If you were to visit the website of the Catholic-based Chastity Project website (and I’m not sure why anyone would), here’s the explanation you would find for why gay marriage isn’t really marriage:
Because members of the same sex have bodies that are not created to receive one another, they physically cannot express the vows of marriage. This inability of the bodies to become one expresses the deeper reality that they were not meant to give themselves to each other in marriage. Therefore, the Church has no authority to marry a couple who cannot speak their wedding vows through their bodies. A nonmarital relationship cannot be declared a marriage.
According to the Church, these would not be real marriages, even if the couples had legal marriage certificates. Similarly, if two people cannot have the kind of sexual relations that are designed to give life, they are incapable of marriage.
… realize that the Church is not singling out same-sex couples. In fact, the Church also believes that heterosexual couples are incapable of marriage if they are impotent. Not to be confused with sterility (a condition in which a couple is able to have intercourse but unable to have children), impotency means that a person is incapable of having intercourse.
There’s a lot of this faith-based bullshit all throughout the website and other resources, which is why it’s especially disturbing to learn that founders Jason and Crystalina Evert give presentations at public schools:
Chastity Project exists to promote the virtue of chastity so that individuals can see God, and be free to love (Matt. 5:8).
Next week, Jason Evert was scheduled to speak at Olean High School in New York. The program was sponsored by the “Office of Lifelong Faith Formation of the Diocese of Buffalo” (as if they needed an even bigger hint at the faith component).
But after school officials couldn’t get a promise from Evert that he would keep his faith out of the presentation, they canceled the event:
After first advocating for Mr. Evert’s discussion, Olean High Principal Barb Lias made the final call to withdraw. Asked why, she referenced the First Amendment. In just over five minutes, Mrs. Lias cited the “separation of church and state” 11 times, but she and Superintendent Dr. Colleen Taggerty are still urging interested students with parental permission to attend and hear the positive message.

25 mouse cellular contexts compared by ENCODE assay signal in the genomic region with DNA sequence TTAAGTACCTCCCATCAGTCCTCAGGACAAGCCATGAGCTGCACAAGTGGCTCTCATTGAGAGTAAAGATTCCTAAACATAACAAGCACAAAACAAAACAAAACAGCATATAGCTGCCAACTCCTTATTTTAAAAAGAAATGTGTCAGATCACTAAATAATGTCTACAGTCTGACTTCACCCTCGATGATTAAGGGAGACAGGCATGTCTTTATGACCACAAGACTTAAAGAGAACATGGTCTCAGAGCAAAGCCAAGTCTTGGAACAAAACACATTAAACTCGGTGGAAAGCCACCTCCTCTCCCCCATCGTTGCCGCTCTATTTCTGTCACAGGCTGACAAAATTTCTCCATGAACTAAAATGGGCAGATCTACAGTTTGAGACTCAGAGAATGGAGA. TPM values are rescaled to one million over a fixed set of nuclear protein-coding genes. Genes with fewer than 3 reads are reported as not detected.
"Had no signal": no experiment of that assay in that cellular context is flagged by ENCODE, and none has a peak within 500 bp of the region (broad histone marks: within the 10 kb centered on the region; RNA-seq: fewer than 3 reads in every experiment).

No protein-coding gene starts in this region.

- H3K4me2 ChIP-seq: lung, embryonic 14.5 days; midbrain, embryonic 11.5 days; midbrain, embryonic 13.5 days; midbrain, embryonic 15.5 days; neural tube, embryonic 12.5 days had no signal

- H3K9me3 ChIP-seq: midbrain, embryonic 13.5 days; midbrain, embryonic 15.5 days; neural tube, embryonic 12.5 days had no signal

While Mr. Evert does both faith-based and secular programs for private and public schools, Mrs. Lias said she eventually grew unsure the talk would refrain from religious dialogue.
“You’d like to be able to say you can guarantee something, but when you can’t really guarantee it, then you have to sit and think about it a long time,” Mrs. Lias said. “Even though I spoke directly with the man, I couldn’t guarantee that he wouldn’t. I couldn’t take that chance.”
OCSD reached out to Chastity Project for reassurance, Dr. Taggerty said.
“But in order for us to see that, we had to buy a video,” the superintendent added. “At that point, maybe this wasn’t what we should be doing.”
It’s good to see administrators make the right move here, but I can’t get over how they could have possibly said yes to this in the first place. It’s not like Evert hides his faith on the website, and despite his claim that he can do a secular presentation, we know all too well you can’t trust abstinence speakers to give students honest, objective information. They’ve broken that trust far too many times.
The presentation may still continue at a local Catholic school, and buses may transport public school students who have permission slips signed by their parents — which may be another church/state separation problem on its own — but it could be much worse.
Just to be clear, there’s nothing wrong with promoting chastity as an option for students, provided that it’s mentioned in a secular context and that options for safe sex are also included in the presentation. But to say that anything beyond chastity means there’s something wrong with you, which is how religious speakers tend to present the information, has no business in a public school where facts ought to trump religious dogma.
(Thanks to Brian for the link)